Wild Garlic Kimchi

There is still a bit of wild garlic season left and I have found a new use for this fab wild leaf. If you love spice, south East Asian food and you love yourself then this is the food for you. It’s got a kick to it, it’s super healthy and its full of probiotics for your gut and it tastes fab.

Kimchi is traditionally made out of Chinese leaf but there can be many variations with squash, radish, cucumber, so using wild garlic is not a crazy departure from tradition. Just pick half a bag of wild garlic, give or take a bit, there are no rules here, and add to Chinese leaf to make a combined total weight.  


  • 2kg Chinese leaf and wild garlic, roughly chopped
  • Salt
  • 150g Gochujang paste
  • 8 Spring onions chopped in small batons
  • 1 Apple chopped in small batons
  • 2tbsp rice wine vinegar
  • 1tbsp fresh ginger grated
  • 1tbsp chilli flakes (gochugaru)
  • 1 tbsp crushed garlic

Extra crushed/grated garlic/chilli flakes (gochugaru) can be added to your taste.

    Chop the chinese leaf and wild garlic into rough chunks and layer in a bowl, salting each layer as you go.  Add water to the same level as the leaves, no more. Put a plate that fits on top of leaves inside of bowl and put a heavy weight on top. Leave for several hours or preferably overnight.

    Prepare your paste by mixing the remaining ingredients together in a bowl.  Drain off the water from the leaves, and then rinse at least 3 times to reduce the saltiness. Squeeze out any excess liquid.

    Mix together your Chinese leaf and wild garlic with the kimchi paste, thoroughly. Transfer your mixture to jars, Kilmer jars are ideal. Ensure whatever you used has been sterilised.  However Koreans often just put it in plastic tubs but they eat the stuff in vast quantities! 

    Make sure you leave an few centimetre air gap at the top of your jar as fermentation can be wild with some batches and it could spill out of the jars. Speaking from experience you don’t want to omit this step as its pain to clean up and leaves your kitchen with quite a strong aroma!

    Leave the jars at room temperature for 3-5 days, opening them once a day to release any air.  Then transfer to a cool place and keep in the fridge once opened.

    Then enjoy with noodles, fried rice, salads, soups…..


    Wild Garlic Pesto Pizza

    Spring is here, (it may not feel like it some days when there is still ice cold winds), but the wild garlic has appeared, and that’s how I know.  This is arguably one of the best forages of the year, so I’ve been out picking already. The recipe for the pesto is here, really easy to make, and keeps well in the fridge if it lasts long enough. However, when my other half makes pizza it’s just asking for trouble!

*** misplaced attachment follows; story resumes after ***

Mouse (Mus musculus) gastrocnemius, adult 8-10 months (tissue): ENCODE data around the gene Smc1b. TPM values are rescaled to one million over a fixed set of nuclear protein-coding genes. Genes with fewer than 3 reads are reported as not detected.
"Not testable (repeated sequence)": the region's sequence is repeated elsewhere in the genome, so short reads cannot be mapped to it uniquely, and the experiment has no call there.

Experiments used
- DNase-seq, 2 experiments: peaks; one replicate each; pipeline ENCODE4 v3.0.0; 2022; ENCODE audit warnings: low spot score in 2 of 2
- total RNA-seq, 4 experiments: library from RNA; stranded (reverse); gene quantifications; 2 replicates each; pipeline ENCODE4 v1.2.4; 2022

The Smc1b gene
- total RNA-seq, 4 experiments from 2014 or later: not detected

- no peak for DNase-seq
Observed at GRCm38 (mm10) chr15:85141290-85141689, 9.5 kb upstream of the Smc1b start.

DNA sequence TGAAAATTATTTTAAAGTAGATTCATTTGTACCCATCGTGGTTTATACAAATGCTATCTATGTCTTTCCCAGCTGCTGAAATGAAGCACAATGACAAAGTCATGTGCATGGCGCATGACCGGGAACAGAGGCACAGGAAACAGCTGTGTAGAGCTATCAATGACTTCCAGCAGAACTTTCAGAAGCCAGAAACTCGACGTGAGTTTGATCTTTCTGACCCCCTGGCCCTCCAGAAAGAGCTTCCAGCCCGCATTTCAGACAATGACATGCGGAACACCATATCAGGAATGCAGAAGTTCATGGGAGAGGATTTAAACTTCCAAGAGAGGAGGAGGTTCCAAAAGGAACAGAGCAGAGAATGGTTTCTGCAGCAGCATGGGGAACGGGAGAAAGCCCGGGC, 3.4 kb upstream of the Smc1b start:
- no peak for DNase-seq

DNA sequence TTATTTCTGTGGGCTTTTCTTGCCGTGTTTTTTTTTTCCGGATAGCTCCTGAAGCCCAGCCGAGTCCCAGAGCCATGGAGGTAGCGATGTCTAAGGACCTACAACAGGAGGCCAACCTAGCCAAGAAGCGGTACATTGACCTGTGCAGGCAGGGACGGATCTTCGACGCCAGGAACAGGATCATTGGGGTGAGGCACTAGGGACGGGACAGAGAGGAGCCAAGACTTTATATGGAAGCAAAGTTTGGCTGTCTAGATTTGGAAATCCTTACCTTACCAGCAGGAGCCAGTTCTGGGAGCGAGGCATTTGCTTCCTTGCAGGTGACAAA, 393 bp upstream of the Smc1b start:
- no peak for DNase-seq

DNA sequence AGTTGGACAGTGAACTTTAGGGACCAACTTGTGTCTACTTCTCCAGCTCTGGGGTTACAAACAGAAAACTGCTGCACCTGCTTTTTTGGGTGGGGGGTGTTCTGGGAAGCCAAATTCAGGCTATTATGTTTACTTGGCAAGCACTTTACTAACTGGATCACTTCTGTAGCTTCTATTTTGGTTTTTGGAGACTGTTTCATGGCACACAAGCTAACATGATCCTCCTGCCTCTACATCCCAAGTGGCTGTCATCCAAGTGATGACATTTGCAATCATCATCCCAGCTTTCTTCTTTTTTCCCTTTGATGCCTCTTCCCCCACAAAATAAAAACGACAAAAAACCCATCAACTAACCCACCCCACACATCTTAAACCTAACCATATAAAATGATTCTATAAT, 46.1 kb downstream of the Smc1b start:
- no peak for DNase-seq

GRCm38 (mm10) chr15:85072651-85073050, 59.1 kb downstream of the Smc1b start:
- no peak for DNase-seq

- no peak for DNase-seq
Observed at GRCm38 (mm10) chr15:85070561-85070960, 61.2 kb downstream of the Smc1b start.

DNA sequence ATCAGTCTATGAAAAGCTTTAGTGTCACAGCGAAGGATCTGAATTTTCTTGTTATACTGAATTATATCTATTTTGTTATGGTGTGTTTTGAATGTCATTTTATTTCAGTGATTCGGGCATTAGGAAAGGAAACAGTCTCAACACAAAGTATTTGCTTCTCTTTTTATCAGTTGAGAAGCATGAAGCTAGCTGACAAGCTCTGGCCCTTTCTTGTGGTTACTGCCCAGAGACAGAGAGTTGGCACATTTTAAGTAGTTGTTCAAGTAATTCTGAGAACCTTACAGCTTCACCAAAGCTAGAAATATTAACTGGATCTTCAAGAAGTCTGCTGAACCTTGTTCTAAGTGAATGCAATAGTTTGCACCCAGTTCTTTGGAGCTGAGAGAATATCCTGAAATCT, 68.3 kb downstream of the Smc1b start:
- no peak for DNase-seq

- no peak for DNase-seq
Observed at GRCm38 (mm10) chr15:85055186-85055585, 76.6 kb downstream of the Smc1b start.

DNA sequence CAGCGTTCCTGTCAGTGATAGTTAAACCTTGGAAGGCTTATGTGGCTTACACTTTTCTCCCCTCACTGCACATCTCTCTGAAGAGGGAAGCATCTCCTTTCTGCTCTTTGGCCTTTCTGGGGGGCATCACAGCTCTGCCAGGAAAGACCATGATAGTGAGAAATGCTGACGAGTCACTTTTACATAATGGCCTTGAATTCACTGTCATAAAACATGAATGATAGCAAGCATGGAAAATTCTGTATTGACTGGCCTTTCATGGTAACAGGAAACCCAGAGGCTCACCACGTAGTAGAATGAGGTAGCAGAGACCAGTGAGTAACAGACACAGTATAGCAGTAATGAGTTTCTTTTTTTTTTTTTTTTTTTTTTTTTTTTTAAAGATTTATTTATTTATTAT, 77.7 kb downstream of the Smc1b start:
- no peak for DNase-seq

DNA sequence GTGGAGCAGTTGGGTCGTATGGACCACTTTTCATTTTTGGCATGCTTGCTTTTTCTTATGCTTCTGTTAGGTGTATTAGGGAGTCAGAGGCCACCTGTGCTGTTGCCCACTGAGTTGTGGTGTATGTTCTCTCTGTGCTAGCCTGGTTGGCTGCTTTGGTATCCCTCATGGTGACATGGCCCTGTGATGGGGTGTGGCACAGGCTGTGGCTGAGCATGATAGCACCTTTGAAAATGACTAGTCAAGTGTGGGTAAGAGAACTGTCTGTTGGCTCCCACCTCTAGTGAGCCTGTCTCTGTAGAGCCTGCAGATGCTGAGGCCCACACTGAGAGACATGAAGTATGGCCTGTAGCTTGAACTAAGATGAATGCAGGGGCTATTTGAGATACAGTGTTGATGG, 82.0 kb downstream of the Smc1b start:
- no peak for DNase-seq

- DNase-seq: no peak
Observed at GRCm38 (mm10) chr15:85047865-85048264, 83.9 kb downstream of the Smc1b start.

This pesto pizza is really low maintenance, you don’t even have to make the dough if you don’t want. I often use soft Lancashire or Staffordshire oatcakes as pizza bases for the kids, which they love, and it only takes 5 minutes to throw it altogether. I love it too, its a yum alternative to your average garlic bread, and it can be dressed up as a main meal with salad.


    Preheat your oven to 220C, ideally heat your baking tray or pizza stone as well.

    Roll out your dough or get out your bases, spread generously with the wild garlic pesto. Dot the soft cream cheese over the top. If you wish to have extra cheese use some grated cheddar or mozzarella. 

    Place on the baking tray and bake until golden, approximately 10 minutes, if your pizza base is quite thick it may take slightly longer to bake. 

    Enjoy while it’s hot and the fewer people you have to share it with the better.



    Wild Garlic Pesto

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    Wild garlic has to be one of the foragers most rewarding finds, although, by its smell, it’s a plant that finds you, begging you to appreciate its culinary delights. There is such an abundance of it, yet a selfish part of me doesn’t want to share the bounty of it and I hate it when the season comes to an end.

    It is easy to find, look along a shaded hedge or in a wood for its spear shaped, smooth leaves. Be sure to know what your picking, an easy test is to break a leaf and take a sniff, which will leave you in no doubt, and then collect what you need.

    With this recipe you can use the pesto like any other pesto but it sure doesn't taste like any other pesto. It's wonderfully rich, powerful and very versatile.


    200g Wild garlic
    120g Pine nuts (or similar)
    120g Parmesan or percorino
    320mls Olive oil
    Salt & pepper

    Put all ingredients except the oil in a food processor and blitz until it’s the consistency you wish then slowly mix in the olive oil.
    Transfer to sterilised jars, add more oil on top to cover the pesto. This will make approximately 4 jars. Keep in the fridge and it will last several weeks, if you can stop your self eating it that is.

    It’s now just begging for a piece of fresh bread, some new potatoes or pasta to be doused in this delicious stuff.

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